|Year : 2014 | Volume
| Issue : 3 | Page : 277-282
Overcoming challenges to develop pediatric postgraduate training programs in low- and middle-income countries
Lakshmi Ganapathi1, Yolanda Martins2, David Schumann3, Christiana Russ4
1 Division of Infectious Diseases, Boston Children's Hospital, Boston, MA, USA
2 Division of General Pediatrics, Boston Children's Hospital, Boston, MA, USA
3 Division of Computer Science, University of Potsdam, Potsdam, Germany
4 ivision of General Pediatrics; Division of Medicine Critical Care Program, Boston Children's Hospital, Boston, MA, USA
|Date of Web Publication||26-Feb-2015|
Division of Infectious Diseases, Boston Children's Hospital, 300 Longwood Avenue, Boston, Massachusetts - 02115
Source of Support: None, Conflict of Interest: None
Background: Interest is growing in strengthening postgraduate medical education in low-income countries. The purpose of this study was to understand how postgraduate pediatric training programs are developed in countries with no or few pediatric training opportunities. The authors sought to describe and compare a purposive sample of such new programs, and identify challenges and solutions for successful program establishment and sustainability. Methods: The authors queried national pediatric email lists and the Accreditation Council for Graduate Medical Education (ACGME) accredited pediatric residency programs in the United States to identify four pediatric training programs that met study criteria. All four programs responded to a questionnaire with quantitative and qualitative components. Qualitative responses were analyzed for themes. Results: Four centers - in Kenya, Laos, Eritrea and Cambodia - met study criteria. Reported challenges to program development and sustainability centered on faculty development and retention, training in pediatric subspecialties, creating pipelines for applicants and graduates, and funding. These themes were used to develop a logic model, which provides a framework for planning, implementing and evaluating new postgraduate general pediatric training program in low-income countries. Discussion: This study compares four postgraduate general pediatric training programs that were recently established and now continue to graduate pediatric residents in low-income countries. Lessons derived from these programs may help guide practice and research for other centers seeking to establish similar programs.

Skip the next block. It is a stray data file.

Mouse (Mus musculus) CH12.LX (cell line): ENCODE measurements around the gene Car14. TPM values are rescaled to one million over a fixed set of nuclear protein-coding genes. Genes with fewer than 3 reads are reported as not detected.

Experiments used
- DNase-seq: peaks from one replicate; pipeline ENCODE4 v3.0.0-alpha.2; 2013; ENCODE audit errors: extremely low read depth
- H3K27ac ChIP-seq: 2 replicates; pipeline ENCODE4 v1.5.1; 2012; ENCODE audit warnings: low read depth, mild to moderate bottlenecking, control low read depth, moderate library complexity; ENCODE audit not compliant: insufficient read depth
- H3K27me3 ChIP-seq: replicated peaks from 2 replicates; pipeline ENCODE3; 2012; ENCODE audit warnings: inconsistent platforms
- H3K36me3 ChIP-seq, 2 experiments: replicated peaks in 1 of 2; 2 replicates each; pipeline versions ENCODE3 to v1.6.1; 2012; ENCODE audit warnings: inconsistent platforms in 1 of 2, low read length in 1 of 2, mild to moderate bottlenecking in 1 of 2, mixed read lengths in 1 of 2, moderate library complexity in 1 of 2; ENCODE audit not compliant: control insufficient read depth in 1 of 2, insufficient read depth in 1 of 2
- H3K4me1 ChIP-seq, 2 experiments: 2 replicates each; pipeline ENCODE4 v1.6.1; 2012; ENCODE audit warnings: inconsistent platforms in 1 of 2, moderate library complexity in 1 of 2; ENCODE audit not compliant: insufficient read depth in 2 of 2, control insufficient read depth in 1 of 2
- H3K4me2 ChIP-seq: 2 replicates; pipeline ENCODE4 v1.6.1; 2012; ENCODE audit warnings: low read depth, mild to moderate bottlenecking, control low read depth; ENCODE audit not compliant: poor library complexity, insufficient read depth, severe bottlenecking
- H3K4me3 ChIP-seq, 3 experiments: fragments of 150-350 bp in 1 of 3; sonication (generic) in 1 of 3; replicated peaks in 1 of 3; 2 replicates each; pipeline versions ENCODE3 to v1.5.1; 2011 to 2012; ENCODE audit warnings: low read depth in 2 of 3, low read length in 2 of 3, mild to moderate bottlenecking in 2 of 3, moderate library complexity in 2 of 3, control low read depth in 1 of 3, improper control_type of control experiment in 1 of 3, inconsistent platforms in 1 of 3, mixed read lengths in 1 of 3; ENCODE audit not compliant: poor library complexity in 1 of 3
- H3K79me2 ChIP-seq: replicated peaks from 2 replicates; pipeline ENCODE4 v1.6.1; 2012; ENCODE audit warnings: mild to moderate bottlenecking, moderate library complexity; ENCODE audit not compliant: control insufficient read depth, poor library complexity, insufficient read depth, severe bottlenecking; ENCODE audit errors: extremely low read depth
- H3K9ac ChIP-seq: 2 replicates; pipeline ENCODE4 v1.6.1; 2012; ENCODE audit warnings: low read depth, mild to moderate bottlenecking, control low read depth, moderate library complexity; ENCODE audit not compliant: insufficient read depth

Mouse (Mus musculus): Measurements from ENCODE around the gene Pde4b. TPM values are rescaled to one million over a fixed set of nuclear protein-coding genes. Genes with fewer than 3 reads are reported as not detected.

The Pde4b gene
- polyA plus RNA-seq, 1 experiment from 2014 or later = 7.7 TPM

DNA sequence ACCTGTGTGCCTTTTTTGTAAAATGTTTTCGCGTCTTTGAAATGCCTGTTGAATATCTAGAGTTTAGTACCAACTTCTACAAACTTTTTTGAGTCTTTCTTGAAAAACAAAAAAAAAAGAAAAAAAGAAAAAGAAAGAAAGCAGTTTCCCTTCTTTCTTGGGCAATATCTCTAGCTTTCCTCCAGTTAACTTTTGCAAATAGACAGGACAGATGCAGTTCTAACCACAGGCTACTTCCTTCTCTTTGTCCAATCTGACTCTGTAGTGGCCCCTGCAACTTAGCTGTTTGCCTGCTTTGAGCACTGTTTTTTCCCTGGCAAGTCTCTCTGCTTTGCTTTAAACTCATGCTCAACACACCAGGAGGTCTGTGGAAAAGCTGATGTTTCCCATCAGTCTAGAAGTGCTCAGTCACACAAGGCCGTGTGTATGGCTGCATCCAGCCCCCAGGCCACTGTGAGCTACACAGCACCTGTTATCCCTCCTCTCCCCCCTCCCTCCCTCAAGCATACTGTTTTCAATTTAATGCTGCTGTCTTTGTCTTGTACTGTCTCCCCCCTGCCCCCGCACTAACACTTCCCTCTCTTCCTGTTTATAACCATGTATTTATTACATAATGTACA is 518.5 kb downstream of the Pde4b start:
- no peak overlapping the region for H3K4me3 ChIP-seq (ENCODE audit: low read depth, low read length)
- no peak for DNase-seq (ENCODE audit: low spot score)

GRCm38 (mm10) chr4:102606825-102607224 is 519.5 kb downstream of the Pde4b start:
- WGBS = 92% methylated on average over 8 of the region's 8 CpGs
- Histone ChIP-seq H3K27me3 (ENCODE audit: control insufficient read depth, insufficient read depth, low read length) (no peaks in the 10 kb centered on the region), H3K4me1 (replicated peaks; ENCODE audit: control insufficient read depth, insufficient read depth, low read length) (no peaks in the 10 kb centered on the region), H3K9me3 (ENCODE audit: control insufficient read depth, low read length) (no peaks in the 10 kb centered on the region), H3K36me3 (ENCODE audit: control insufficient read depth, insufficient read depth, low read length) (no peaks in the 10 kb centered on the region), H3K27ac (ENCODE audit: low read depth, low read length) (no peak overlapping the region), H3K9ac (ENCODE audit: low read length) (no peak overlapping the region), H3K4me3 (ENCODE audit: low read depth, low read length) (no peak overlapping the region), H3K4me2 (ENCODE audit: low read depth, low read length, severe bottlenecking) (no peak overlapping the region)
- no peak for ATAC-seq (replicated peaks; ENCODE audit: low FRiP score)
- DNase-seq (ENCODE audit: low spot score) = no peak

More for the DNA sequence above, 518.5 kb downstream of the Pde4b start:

Keywords: General pediatric, low- and middle-income, postgraduate, residency training
|How to cite this article:|
Ganapathi L, Martins Y, Schumann D, Russ C. Overcoming challenges to develop pediatric postgraduate training programs in low- and middle-income countries. Educ Health 2014;27:277-82
|How to cite this URL:|
Ganapathi L, Martins Y, Schumann D, Russ C. Overcoming challenges to develop pediatric postgraduate training programs in low- and middle-income countries. Educ Health [serial online] 2014 [cited 2023 Jun 7];27:277-82. Available from: https://educationforhealth.net//text.asp?2014/27/3/277/152189
| Background|| |
The world has a lot of children in need of medical care and limited numbers of providers with expertise in child health. As of 2012, there were 1.9 billion children under the age of 15 in the world, comprising 26% of the world's population. In 43 low- and middle-income countries, greater than 40% of the population is under age 15.  An estimated 15% of children live with disabilities.  The international community has long recognized the dearth of subspecialist physicians across several disciplines in medicine and surgery in low-income countries. , Initial solutions have sought to improve access to medical care largely by focusing on short training courses or task shifting.  When these trainings combine with innovative strategies for moving resources into communities, they are often successful.  Health providers trained in the World Health Organization (WHO) Integrated Management for Childhood Illness are provided guidelines for when to refer patients to a physician. While there are no data available on number of pediatricians or pediatric training programs in developing countries, even general medical education is often lacking. As of 2008, 31 countries had no medical school and 44 countries had only one.  Some countries have funded a small number of physicians to receive specialty training abroad; however, this strategy risks exacerbating brain drain, where the best trained medical professionals do not return to their country of origin.  This study sought to explore how pediatric residency training programs are developed in countries with few pediatricians. Based on a sample of four recently developed general pediatric residency training programs in low- and middle-income countries, our goal was to identify challenges that were overcome for their successful establishment and continuation. From these findings, we developed a logic model that could provide a useful framework for others seeking to build similar programs.
| Methods|| |